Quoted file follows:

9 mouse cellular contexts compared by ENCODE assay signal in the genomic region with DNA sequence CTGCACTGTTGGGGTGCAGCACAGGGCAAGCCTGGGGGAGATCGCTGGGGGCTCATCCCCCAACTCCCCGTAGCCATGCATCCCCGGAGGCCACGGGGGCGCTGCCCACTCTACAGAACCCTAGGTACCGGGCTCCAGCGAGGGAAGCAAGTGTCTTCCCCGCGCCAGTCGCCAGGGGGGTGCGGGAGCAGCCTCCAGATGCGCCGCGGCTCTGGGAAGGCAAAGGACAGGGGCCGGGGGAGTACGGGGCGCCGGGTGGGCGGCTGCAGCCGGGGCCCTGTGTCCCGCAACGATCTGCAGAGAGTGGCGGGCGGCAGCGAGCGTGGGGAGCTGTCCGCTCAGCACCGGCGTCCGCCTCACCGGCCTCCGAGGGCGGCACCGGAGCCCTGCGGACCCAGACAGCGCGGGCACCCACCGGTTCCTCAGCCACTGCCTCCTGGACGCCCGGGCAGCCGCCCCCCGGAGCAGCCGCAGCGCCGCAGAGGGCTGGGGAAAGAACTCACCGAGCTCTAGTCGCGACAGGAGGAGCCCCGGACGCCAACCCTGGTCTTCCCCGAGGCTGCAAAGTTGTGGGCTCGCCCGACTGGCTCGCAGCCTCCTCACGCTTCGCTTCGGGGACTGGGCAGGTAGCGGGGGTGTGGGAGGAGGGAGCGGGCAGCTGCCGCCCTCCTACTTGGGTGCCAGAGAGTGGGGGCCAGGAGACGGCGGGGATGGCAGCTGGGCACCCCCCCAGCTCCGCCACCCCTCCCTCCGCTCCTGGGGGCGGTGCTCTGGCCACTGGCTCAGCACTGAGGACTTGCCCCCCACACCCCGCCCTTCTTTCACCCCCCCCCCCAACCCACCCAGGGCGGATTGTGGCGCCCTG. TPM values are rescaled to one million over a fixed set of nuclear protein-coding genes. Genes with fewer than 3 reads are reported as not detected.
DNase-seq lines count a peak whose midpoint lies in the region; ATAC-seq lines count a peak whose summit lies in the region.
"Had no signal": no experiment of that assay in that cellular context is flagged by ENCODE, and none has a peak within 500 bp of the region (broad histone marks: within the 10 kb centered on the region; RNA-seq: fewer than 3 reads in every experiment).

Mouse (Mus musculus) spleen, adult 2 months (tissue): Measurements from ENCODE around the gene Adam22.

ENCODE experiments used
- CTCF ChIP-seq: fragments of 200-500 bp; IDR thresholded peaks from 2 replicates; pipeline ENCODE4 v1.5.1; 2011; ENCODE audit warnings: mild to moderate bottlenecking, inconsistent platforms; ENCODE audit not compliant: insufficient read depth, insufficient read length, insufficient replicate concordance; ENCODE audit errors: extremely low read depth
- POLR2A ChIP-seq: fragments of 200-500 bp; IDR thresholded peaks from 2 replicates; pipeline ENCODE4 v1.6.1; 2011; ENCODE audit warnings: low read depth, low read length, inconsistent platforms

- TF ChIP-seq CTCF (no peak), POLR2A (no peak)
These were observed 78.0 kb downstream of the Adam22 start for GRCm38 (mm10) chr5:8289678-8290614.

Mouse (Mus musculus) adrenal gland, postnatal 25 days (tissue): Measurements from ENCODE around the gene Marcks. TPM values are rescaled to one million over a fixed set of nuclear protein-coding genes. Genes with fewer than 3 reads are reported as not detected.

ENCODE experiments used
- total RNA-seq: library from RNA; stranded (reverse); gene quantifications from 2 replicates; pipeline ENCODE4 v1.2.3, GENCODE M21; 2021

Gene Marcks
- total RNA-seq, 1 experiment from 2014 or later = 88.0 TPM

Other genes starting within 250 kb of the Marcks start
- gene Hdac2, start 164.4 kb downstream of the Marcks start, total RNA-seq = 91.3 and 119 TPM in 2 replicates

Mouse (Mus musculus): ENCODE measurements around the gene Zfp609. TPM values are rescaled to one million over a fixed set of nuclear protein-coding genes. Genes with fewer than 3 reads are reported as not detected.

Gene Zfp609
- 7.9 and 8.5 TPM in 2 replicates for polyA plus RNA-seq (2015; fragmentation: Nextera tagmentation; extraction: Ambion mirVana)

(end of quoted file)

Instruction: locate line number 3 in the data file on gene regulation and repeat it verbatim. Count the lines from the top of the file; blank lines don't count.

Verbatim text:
"Had no signal": no experiment of that assay in that cellular context is flagged by ENCODE, and none has a peak within 500 bp of the region (broad histone marks: within the 10 kb centered on the region; RNA-seq: fewer than 3 reads in every experiment).